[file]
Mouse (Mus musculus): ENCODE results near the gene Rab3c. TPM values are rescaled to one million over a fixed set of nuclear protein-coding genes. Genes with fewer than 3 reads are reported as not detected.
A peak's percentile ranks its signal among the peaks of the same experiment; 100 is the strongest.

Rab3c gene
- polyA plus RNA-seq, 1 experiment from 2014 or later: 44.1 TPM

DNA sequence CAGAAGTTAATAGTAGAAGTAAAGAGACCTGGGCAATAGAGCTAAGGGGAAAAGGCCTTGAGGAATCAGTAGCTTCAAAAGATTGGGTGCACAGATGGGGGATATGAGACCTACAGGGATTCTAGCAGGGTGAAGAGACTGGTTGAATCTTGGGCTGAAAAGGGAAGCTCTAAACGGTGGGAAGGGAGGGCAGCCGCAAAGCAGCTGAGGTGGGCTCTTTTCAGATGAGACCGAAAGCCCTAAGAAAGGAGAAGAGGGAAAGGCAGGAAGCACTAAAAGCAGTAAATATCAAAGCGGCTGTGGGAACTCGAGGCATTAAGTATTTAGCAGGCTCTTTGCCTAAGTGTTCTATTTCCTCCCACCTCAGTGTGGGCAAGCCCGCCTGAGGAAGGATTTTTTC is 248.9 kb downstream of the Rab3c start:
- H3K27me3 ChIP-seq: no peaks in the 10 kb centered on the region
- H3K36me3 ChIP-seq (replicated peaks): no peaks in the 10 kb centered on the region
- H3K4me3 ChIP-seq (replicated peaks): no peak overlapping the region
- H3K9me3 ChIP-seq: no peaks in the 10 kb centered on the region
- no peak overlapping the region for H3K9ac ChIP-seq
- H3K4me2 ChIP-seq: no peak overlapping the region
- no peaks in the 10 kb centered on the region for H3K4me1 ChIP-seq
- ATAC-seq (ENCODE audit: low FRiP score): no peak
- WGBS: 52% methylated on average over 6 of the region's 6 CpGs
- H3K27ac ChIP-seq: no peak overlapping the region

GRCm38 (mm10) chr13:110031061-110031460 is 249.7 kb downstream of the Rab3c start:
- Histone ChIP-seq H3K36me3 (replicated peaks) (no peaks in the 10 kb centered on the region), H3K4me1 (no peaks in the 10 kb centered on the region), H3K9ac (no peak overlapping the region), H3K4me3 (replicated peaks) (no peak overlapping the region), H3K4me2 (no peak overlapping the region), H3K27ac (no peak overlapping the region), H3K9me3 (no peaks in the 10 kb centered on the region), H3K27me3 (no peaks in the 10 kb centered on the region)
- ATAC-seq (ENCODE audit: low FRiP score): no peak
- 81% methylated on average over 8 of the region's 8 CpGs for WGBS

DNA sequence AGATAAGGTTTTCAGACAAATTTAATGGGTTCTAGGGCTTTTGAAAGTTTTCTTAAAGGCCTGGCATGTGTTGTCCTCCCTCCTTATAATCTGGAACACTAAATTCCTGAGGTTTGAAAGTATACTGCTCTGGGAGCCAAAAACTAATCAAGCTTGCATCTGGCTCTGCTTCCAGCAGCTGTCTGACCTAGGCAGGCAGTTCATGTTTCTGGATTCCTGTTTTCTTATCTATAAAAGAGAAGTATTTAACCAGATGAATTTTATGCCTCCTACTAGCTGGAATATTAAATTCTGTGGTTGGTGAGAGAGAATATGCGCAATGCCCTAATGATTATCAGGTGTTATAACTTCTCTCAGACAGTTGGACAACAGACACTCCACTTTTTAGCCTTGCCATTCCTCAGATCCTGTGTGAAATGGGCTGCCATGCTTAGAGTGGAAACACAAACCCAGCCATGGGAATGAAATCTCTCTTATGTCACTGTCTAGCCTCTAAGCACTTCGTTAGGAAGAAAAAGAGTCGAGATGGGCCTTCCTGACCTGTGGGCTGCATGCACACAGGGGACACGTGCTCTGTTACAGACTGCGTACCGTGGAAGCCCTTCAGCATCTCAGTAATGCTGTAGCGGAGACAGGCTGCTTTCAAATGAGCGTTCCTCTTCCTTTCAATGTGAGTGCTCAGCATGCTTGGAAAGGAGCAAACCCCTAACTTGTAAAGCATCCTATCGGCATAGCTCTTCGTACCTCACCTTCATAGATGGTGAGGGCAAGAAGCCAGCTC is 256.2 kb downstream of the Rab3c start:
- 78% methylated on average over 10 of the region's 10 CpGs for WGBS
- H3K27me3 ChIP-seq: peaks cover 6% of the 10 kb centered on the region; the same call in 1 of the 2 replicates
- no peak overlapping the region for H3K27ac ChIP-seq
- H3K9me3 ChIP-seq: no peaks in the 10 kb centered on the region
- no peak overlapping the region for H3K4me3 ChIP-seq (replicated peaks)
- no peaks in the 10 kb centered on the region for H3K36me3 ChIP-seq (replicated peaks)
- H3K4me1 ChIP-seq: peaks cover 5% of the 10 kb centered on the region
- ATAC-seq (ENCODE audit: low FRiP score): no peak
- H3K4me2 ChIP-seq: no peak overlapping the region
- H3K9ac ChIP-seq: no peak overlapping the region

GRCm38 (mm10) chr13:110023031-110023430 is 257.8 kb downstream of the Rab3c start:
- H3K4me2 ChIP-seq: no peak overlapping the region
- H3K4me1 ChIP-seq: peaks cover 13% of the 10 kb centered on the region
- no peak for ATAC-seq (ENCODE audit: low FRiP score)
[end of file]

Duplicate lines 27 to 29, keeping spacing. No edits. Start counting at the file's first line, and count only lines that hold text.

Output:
- H3K4me1 ChIP-seq: peaks cover 5% of the 10 kb centered on the region
- ATAC-seq (ENCODE audit: low FRiP score): no peak
- H3K4me2 ChIP-seq: no peak overlapping the region